St Dunstan in the East
In medieval times there were over one hundred parish churches in the City. Today there is only about a third of that number. However with a bit of detective work it is surprising to discover what remains.
St Augustine's Tower stands next to St Paul's Cathderal
The story of the Lost Churches is really the history the City of London itself. The churches have been affected by disasters and re-development. Each church has its own unique story to tell.
While some of the churches have been completely destroyed others, such as St Augustine pictured above, still have visable remains such as their tower.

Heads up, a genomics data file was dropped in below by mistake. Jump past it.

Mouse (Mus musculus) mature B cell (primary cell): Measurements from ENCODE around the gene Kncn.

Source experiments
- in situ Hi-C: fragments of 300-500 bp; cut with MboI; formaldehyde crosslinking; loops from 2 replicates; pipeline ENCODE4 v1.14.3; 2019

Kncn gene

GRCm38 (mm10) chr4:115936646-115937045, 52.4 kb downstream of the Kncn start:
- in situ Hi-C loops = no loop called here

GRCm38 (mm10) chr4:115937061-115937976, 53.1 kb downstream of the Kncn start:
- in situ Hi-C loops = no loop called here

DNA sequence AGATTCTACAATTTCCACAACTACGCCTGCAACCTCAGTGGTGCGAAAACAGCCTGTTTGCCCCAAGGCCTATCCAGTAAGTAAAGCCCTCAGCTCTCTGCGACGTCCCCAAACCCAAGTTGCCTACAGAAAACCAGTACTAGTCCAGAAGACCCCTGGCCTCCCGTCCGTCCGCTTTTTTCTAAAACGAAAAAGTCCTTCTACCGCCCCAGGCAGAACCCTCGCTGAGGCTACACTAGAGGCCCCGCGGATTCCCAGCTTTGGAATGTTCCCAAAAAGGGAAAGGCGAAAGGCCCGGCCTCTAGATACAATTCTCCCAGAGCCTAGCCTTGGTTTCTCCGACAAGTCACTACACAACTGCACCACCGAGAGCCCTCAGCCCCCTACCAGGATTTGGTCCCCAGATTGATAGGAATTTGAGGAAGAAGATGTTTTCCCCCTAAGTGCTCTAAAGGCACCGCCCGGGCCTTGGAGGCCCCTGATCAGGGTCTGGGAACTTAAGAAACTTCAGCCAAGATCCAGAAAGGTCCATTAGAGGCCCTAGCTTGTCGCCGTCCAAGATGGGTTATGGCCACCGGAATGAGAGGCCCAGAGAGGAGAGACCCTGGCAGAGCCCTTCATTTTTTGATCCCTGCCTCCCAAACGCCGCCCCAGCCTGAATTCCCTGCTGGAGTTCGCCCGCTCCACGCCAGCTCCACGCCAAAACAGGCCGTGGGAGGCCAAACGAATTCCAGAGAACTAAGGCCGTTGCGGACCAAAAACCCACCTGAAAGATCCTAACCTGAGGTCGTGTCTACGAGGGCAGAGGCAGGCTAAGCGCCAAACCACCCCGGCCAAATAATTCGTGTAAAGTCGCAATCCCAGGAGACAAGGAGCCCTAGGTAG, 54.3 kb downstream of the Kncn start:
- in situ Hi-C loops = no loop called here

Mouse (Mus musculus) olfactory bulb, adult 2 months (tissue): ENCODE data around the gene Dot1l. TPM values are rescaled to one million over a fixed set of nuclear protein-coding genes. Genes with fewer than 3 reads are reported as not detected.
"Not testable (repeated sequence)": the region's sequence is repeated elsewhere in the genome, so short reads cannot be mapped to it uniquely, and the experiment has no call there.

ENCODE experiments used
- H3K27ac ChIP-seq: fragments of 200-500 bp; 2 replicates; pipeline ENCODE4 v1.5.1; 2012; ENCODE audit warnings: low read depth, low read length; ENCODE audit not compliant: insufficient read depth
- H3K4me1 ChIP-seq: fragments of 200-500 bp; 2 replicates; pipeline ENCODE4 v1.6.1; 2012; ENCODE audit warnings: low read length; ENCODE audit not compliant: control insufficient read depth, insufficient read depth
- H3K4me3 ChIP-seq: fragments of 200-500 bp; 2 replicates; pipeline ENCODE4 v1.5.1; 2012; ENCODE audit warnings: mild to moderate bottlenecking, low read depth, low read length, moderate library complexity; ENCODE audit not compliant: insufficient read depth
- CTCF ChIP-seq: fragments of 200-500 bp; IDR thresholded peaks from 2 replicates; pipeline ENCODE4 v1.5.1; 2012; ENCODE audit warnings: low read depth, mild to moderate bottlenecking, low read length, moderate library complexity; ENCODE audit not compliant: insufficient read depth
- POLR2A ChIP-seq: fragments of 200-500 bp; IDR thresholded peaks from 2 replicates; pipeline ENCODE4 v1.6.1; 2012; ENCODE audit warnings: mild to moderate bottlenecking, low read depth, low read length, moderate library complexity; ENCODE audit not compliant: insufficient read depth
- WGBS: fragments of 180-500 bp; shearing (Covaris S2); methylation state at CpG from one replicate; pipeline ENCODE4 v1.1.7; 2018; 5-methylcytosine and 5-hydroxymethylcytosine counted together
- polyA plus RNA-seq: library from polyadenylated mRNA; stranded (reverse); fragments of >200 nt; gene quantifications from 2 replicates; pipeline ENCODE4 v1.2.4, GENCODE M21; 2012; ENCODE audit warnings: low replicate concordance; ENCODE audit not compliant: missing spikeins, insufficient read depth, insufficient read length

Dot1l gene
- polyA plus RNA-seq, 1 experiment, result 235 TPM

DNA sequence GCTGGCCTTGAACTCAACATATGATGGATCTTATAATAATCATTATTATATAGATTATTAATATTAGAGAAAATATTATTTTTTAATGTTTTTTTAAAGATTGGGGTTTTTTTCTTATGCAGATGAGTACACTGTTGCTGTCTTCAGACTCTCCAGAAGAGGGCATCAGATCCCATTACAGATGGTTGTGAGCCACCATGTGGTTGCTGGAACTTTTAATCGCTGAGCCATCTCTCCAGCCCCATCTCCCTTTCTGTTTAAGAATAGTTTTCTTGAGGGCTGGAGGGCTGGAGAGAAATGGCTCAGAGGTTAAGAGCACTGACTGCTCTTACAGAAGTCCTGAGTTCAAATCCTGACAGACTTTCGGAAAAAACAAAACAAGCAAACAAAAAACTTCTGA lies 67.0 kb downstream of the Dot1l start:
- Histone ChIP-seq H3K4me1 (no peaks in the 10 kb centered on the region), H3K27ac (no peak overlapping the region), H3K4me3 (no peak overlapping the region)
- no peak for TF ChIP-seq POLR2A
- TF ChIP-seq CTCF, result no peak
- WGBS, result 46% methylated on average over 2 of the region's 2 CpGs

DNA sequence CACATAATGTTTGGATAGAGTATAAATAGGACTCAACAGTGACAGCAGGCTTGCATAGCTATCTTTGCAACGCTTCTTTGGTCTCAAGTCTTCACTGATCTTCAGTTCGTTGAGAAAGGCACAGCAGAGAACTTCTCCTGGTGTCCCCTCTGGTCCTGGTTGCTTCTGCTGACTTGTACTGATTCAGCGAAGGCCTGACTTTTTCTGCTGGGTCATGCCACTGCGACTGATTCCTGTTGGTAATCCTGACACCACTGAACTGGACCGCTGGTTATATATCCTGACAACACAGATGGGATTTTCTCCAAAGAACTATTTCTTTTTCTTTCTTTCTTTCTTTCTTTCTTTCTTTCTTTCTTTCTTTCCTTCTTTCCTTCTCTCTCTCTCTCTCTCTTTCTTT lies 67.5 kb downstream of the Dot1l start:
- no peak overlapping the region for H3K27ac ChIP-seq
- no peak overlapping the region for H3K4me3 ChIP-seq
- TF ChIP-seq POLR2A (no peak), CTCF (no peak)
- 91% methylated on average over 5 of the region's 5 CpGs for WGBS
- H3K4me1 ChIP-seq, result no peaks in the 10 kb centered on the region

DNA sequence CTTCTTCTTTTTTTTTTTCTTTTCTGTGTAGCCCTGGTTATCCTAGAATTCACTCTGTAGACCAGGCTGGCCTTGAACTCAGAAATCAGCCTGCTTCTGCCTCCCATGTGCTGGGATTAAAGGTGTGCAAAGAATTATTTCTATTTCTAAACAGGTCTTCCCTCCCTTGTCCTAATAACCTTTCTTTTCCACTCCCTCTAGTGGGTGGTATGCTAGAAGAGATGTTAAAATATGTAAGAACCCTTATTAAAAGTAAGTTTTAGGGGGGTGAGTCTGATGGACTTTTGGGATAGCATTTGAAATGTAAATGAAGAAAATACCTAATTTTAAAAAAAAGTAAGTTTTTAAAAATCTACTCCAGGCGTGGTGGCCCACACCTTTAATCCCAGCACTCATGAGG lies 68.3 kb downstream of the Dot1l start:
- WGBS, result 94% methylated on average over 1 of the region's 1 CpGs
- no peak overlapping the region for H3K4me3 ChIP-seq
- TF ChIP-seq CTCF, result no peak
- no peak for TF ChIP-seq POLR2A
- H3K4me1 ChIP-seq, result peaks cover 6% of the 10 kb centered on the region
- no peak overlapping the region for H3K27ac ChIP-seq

When some of the churches were demolished their artefacts were recyled or sold off. When St Christopher Le Stocks was demolshed in the 1780s, to enable the Bank of England to be extended, it's reredos (the screen behind the altar) pictured above, was removed to St Vedast.(open Mondays to Fridays, 8am to 5.30pm and Saturdays 11am to 4pm).
Some of the Lost Churches have been transformed into delightful small gardens, such Christchurch and St Dunstan in the East, both pictured above.
If you've enjoyed the blog you can discover more on the The Mystery of the Lost Churches walk.
If you liked this you might like reading my blog about St Sepulchre, the largest church in the City of London.
The author of this blog is a qualified City of London and City of Westminster Tour Guide who leads guided walks combining world famous landmarks with hidden treasures often missed by the crowds.